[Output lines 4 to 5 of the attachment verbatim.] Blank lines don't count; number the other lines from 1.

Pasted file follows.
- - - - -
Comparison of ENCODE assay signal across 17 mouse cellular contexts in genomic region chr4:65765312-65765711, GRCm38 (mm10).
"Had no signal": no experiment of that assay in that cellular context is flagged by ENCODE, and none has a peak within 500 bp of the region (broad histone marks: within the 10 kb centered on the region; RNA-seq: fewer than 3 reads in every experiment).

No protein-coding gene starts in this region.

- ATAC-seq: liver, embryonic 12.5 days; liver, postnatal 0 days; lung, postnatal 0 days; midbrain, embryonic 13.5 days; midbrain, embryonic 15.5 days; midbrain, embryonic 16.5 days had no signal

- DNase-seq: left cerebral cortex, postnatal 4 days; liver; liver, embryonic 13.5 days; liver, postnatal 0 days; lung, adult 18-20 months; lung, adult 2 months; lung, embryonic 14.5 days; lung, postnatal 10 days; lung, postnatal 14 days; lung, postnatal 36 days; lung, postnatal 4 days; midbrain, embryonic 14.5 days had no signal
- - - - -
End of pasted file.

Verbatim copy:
- ATAC-seq: liver, embryonic 12.5 days; liver, postnatal 0 days; lung, postnatal 0 days; midbrain, embryonic 13.5 days; midbrain, embryonic 15.5 days; midbrain, embryonic 16.5 days had no signal

- DNase-seq: left cerebral cortex, postnatal 4 days; liver; liver, embryonic 13.5 days; liver, postnatal 0 days; lung, adult 18-20 months; lung, adult 2 months; lung, embryonic 14.5 days; lung, postnatal 10 days; lung, postnatal 14 days; lung, postnatal 36 days; lung, postnatal 4 days; midbrain, embryonic 14.5 days had no signal